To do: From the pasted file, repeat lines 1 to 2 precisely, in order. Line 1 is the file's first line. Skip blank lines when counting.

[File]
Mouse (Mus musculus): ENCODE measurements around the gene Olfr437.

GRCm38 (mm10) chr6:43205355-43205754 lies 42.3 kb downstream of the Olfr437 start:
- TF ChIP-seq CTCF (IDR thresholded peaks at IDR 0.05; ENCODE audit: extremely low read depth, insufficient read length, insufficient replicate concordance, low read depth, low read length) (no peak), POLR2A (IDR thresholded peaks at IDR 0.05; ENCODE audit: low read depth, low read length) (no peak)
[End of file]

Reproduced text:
Mouse (Mus musculus): ENCODE measurements around the gene Olfr437.

GRCm38 (mm10) chr6:43205355-43205754 lies 42.3 kb downstream of the Olfr437 start: